Israel strikes Rafah despite ICJ orders  

The Hague-based ICJ, whose orders are legally binding but lack direct enforcement mechanisms, also instructed Israel to keep open the Rafah crossing between Egypt and Gaza, which Israel closed earlier this month…reports Asian Lite News

Israeli air strikes and artillery pounded Rafah on Saturday, despite the UN’s top court ordering an immediate halt to its military offensive in the southern Gazan city.

At the same time, renewed efforts were underway in Paris aimed at securing a ceasefire in the war sparked by Palestinian militant group Hamas’s unprecedented October 7 attack on Israel.

In a case brought by South Africa alleging the Israeli military operation amounts to “genocide”, the International Court of Justice ordered Israel to halt its Rafah offensive and demanded the immediate release of hostages still held by Palestinian militants.

The Hague-based ICJ, whose orders are legally binding but lack direct enforcement mechanisms, also instructed Israel to keep open the Rafah crossing between Egypt and Gaza, which Israel closed earlier this month.

Israel gave no indication it was preparing to change course in Rafah, insisting the court had got it wrong.

“Israel has not and will not carry out military operations in the Rafah area that create living conditions that could cause the destruction of the Palestinian civilian population, in whole or in part,” National Security Adviser Tzachi Hanegbi said in a joint statement with Israel’s foreign ministry spokesman.

Hamas, the Iran-backed Islamist group that has ruled Gaza since 2007, welcomed the ICJ ruling on Rafah but criticised its decision to exclude the rest of the Palestinian territory from the order.

In spite of the ICJ ruling, Israel carried out strikes throughout the Gaza Strip on Saturday morning as fighting raged between the Army and Hamas’s armed wing.

Palestinian witnesses reported Israeli strikes or shelling in Rafah, the central city of Deir al-Balah, Gaza City, Jabalia refugee camp and elsewhere.

“We hope that the court’s decision will put pressure on Israel to end this war of extermination because there is nothing left here,” said Umm Mohammad Al-Ashqa, a Palestinian woman from Gaza City displaced to Deir al-Balah by the war.

Mohammed Saleh said from the central Gazan city that “Israel is a state that considers itself above the law. Therefore, I do not believe that the shooting or the war will stop other than by force.”

Yahya, a 34-year-old in Gaza who did not give his second name for security reasons, said: “Perhaps these decisions… that Israel has not complied with, will make the Western world move more strongly (in favour) of our cause at popular and political levels, supporting the recognition of the state of Palestine and strengthening our rights”.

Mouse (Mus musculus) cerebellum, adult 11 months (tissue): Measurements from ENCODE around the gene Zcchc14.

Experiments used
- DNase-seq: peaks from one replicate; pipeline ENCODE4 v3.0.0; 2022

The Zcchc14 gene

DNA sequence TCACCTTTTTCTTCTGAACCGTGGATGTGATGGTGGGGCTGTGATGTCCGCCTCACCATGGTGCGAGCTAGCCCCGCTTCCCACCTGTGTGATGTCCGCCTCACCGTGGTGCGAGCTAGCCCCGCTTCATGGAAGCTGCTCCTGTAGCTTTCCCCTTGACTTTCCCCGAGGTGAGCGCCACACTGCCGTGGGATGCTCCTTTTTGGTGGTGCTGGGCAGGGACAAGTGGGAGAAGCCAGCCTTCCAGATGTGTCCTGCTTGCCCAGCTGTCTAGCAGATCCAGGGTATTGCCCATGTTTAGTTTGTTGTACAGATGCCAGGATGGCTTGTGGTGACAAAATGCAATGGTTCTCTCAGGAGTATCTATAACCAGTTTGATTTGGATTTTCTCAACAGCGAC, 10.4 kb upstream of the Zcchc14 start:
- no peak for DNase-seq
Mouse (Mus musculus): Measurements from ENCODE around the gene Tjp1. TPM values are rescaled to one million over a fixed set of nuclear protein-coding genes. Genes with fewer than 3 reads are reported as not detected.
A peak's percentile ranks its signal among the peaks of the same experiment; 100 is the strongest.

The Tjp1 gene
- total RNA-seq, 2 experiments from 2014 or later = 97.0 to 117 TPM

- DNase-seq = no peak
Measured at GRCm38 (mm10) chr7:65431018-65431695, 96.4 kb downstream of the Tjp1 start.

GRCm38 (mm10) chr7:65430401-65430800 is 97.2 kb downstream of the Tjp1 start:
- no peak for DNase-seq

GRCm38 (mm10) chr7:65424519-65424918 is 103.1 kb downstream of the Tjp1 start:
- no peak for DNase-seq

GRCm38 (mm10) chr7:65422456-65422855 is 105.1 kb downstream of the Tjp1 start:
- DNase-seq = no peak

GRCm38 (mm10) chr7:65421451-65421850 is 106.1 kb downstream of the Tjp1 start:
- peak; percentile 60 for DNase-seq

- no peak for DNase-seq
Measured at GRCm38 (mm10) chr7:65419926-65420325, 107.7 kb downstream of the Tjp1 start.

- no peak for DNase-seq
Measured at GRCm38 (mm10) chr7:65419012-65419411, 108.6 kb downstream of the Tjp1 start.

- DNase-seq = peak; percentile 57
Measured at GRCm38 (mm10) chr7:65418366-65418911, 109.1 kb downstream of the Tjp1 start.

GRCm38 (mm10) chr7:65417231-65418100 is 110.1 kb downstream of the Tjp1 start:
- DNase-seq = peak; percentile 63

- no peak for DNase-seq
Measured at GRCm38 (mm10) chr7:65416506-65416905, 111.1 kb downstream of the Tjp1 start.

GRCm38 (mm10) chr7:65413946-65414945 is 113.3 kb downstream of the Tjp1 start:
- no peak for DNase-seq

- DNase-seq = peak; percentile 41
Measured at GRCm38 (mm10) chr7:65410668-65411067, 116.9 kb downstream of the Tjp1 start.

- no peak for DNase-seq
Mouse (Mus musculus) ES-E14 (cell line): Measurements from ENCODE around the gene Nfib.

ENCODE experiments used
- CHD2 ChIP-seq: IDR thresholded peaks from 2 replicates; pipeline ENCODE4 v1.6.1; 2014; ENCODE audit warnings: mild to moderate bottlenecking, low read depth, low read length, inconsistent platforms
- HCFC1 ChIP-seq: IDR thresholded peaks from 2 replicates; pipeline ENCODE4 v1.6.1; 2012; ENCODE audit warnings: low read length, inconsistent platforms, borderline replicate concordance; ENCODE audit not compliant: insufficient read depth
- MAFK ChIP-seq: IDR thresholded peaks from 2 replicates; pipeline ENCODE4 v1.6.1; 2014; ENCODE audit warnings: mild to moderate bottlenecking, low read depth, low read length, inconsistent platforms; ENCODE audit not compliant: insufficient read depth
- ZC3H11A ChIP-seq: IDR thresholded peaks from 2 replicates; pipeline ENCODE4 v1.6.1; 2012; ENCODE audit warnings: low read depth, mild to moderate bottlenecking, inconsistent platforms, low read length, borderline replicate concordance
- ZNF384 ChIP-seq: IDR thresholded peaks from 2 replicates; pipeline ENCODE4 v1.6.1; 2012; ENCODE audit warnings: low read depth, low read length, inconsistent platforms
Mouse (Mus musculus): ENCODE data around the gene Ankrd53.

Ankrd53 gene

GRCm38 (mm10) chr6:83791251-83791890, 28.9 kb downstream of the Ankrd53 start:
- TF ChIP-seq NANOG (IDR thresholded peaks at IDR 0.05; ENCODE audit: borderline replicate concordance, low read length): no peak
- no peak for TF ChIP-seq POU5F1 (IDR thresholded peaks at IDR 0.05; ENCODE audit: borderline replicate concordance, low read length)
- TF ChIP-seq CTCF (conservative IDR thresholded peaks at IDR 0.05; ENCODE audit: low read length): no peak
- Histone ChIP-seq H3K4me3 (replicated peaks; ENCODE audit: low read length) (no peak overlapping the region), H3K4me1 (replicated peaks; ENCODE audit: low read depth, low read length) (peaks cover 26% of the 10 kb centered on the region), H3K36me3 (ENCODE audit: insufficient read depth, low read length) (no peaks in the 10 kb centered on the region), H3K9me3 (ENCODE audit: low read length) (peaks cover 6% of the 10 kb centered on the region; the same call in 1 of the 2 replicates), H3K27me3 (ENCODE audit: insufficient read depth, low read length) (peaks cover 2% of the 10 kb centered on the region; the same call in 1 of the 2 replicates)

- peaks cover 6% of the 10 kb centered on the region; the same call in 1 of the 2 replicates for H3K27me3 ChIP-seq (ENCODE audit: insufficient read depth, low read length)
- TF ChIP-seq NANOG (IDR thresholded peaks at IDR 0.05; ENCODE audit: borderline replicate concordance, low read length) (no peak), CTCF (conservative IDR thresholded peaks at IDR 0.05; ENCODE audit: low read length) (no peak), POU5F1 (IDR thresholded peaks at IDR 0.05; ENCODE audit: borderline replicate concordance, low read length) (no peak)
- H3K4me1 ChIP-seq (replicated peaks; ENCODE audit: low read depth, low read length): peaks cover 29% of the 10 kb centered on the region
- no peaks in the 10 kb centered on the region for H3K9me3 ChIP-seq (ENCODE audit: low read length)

The ICJ ruling came days after Ireland, Spain and Norway said they would formally recognise a Palestinian state and the International Criminal Court prosecutor requested arrest warrants for Israeli Prime Minister Benjamin Netanyahu and top Hamas leaders on suspicion of war crimes and crimes against humanity.

In its ruling, the ICJ said Israel must “immediately halt its military offensive, and any other action in the Rafah Governorate, which may inflict on the Palestinian group in Gaza conditions of life that could bring about its physical destruction in whole or in part”.

The UN court ordered Israel to allow UN-mandated investigators “unimpeded access” to Gaza to look into the genocide allegations.

It also instructed Israel to open the Rafah crossing for the “unhindered provision at scale” of humanitarian aid and also called for the “immediate and unconditional release” of the hostages held by Hamas in Gaza.

The Gaza war broke out after Hamas’s October 7 attack resulted in the deaths of more than 1,170 people, mostly civilians, according to an AFP tally based on Israeli official figures.

Militants also took 252 hostages, 121 of whom remain in Gaza, including 37 the Army says are dead.

Israel’s retaliatory offensive has killed at least 35,857 people in Gaza, mostly women and children, according to data from the Hamas-run territory’s health ministry.

On the diplomatic front, efforts have resumed to seek the first ceasefire in Gaza since a week-long truce and hostage release in November.

CIA chief Bill Burns was expected to meet Israeli representatives in Paris in a bid to relaunch negotiations, a Western source close to the issue said.

Top US diplomat Antony Blinken also spoke with Israeli war cabinet minister Benny Gantz about new efforts to achieve a ceasefire and reopen the Rafah border crossing, Washington said.

Israel sent tanks and troops into Rafah in early May, defying global opposition. It has since ordered mass evacuations from Rafah, with the UN saying more than 800,000 people have fled.

Troops took over the Palestinian side of the Rafah border crossing with Egypt, further slowing sporadic deliveries of aid for Gaza’s 2.4 million people.

Italy on Saturday became the latest donor nation to restore funding for the UN’s agency for Palestinian refugees, having suspended it in the wake of Israeli allegations that some of its employees were involved with the October 7 attack.

Rome said it would give 35 million euros to UNRWA, joining Germany, Sweden, Canada, Japan and others in resuming donations.

The security and humanitarian situation in the territory remains alarming, with a risk of famine and most hospitals no longer functioning.

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